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Marion Brown Quartet: Why Not?

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Originally released in 1968, Why Not? is one of three ESP-Disk’ recordings on which alto-sax player Marion Brown appears. His first for ESP was recorded in 1965, the same year he worked with John Coltrane on Ascension. With the late bassist Norris “Sirone” Jones, pianist Stanley Cowell, and the late drummer Rashied Ali, Brown creates music that juxtaposes elegant fluidity with a determined starkness.

Starting with “La Sorrella,” Brown floods his alto with a pure tonality that pervades the melodics of the remaining music. The piano sounds harp-like as it progresses in and out of chordal arrays; Sirone’s pizzicatos are soft, climbing and repetitive; and Ali maintains a predominately cymbal-ticking pulse.

The ballad, “Fortunato,” features a glowing interlude from the piano that weaves webs of heavenly phrasing, as Ali brushes and accents the skins in the background. The alto sings beautifully, seeming out of context with vanguard jazz; but given the recording date of the album, this music can now be understood as predicting a timeless future.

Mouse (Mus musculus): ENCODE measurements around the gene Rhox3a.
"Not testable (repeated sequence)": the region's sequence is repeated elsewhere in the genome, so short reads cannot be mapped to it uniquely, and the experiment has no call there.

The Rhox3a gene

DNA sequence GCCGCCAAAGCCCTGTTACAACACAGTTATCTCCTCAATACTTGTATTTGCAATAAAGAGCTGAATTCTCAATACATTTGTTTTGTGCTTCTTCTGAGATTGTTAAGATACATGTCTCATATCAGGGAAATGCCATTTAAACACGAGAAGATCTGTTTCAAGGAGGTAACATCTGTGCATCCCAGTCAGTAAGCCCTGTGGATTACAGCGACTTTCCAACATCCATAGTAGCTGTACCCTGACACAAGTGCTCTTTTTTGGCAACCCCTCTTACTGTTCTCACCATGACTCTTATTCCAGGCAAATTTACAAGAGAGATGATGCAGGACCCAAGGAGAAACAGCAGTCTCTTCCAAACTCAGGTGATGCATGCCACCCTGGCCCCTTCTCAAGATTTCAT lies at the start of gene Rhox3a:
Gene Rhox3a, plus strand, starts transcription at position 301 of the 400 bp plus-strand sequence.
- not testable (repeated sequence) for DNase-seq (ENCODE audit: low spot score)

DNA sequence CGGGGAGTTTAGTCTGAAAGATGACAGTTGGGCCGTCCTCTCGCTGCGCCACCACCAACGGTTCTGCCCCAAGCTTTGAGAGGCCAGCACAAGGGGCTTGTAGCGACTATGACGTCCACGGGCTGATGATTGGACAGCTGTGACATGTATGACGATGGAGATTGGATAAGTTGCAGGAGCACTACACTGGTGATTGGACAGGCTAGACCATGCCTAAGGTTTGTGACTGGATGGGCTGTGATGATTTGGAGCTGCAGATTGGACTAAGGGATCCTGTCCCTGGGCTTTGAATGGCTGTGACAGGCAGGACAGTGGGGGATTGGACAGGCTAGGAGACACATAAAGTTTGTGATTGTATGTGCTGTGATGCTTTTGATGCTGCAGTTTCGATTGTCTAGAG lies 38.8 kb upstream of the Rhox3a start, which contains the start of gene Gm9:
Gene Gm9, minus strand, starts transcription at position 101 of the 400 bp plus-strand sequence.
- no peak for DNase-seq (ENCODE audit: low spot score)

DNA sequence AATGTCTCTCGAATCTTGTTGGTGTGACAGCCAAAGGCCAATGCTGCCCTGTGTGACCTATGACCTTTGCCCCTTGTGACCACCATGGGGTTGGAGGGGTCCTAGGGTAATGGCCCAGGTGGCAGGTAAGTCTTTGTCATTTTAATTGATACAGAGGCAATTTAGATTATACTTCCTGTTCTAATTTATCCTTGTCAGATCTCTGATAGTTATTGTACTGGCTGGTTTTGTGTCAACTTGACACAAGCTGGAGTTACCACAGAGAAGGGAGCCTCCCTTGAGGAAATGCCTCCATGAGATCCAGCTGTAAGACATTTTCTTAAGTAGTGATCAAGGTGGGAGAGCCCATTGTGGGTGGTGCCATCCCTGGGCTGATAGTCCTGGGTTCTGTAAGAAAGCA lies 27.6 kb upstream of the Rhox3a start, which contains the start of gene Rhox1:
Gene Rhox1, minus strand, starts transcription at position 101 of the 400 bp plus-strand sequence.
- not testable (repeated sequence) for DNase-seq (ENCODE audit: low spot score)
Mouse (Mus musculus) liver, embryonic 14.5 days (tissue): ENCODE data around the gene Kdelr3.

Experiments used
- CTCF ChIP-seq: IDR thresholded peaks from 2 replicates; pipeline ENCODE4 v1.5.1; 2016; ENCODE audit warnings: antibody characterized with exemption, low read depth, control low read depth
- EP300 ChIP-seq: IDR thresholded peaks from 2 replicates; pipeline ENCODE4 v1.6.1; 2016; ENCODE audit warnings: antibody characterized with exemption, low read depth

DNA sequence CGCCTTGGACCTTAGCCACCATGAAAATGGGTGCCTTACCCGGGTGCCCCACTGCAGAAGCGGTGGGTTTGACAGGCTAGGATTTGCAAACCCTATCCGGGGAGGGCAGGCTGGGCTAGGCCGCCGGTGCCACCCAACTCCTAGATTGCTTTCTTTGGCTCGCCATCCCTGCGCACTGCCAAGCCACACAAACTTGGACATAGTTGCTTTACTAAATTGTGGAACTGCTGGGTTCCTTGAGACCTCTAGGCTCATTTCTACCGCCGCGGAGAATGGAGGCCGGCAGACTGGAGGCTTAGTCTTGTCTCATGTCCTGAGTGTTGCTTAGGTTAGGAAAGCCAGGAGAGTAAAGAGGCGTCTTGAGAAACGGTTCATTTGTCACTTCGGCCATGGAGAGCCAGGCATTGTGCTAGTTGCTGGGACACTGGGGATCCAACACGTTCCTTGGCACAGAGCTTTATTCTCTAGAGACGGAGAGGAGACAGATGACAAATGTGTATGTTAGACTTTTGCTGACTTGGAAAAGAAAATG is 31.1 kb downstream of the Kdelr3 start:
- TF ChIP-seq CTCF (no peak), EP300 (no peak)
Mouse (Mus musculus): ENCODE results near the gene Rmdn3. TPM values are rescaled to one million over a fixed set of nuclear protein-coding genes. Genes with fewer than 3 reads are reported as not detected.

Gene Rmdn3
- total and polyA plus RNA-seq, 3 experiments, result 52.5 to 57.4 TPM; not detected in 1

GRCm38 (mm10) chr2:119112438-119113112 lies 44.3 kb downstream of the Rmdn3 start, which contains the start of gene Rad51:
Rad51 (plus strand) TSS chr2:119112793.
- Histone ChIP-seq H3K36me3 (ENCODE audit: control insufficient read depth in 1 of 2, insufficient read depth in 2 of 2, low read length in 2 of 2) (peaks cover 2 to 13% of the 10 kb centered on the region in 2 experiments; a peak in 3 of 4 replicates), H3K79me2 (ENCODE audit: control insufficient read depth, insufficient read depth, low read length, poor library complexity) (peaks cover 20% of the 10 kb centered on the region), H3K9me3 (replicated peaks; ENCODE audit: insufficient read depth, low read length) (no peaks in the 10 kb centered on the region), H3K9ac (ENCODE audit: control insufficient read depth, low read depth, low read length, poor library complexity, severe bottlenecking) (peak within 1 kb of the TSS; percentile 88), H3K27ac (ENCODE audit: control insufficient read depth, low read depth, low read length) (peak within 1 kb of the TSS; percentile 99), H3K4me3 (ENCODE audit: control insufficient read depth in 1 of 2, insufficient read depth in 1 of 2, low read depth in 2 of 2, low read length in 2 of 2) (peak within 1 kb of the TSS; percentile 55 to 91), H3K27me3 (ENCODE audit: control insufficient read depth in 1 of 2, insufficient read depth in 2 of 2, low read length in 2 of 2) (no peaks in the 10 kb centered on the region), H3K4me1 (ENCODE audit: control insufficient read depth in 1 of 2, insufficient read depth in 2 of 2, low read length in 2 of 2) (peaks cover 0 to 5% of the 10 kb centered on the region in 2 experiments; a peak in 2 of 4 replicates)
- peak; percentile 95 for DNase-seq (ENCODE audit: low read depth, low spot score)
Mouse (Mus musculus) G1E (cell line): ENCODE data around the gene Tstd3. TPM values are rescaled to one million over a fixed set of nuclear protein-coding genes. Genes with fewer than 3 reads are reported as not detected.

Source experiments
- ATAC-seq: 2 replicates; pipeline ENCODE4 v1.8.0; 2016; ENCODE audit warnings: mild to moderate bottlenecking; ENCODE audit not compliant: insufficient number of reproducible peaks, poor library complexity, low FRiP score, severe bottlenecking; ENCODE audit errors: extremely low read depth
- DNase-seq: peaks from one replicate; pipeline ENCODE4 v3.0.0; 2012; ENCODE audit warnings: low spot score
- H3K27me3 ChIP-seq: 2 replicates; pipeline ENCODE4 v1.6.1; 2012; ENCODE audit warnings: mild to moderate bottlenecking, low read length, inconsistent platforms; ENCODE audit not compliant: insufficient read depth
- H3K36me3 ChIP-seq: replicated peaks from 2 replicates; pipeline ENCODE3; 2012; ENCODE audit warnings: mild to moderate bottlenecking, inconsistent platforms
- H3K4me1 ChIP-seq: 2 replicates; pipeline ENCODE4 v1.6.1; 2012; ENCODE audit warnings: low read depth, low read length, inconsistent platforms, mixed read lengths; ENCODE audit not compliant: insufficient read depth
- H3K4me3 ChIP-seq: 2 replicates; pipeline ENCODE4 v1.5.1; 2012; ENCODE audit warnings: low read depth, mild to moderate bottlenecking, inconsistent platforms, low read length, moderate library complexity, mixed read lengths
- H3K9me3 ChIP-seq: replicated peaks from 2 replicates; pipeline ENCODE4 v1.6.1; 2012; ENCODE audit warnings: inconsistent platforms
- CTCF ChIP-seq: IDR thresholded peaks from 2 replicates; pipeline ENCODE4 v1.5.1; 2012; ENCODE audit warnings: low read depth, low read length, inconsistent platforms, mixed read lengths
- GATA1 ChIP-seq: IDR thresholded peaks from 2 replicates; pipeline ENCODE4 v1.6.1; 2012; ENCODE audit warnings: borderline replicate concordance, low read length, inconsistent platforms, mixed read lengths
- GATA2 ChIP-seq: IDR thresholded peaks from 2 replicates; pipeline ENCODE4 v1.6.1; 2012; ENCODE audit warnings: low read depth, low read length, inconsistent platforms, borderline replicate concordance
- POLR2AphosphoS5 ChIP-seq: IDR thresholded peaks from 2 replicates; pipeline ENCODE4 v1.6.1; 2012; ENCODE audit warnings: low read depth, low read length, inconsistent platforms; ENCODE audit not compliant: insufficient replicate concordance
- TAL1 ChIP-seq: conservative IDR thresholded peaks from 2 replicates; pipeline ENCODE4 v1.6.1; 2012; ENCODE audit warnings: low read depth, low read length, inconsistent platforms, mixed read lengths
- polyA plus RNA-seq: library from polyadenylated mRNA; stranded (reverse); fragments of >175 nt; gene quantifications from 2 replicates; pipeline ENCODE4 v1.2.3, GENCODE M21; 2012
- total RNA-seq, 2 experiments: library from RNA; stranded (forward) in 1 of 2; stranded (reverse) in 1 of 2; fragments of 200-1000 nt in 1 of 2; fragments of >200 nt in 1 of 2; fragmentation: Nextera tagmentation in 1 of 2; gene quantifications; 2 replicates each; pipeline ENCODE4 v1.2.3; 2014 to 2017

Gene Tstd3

The last half of the record takes off in quick tempos. Brown energizes the title track with arpeggios that stay in mid-register, but launch easily into the high. Sirone moves through fast-paced pizzicatos; Ali demonstrates his smart stick work within a channel of exploration. A drum roll begins the last track, “Homecoming,” with a strangely slow entrance to the alto’s repeated pronouncement of a march-like theme. The group pursues that theme in multiple directions; the piano, at first, engaging the keyboard in incessant chord phrasings, some bordering on stride. The alto’s trumpet-like, staccato playing hints once at the tune, “Three Blind Mice.” Ali drives the drum set with a continuous variegated sound to usher in the reprise of the theme. The quartet closes with one swift tight swipe at brightness.

Originally Published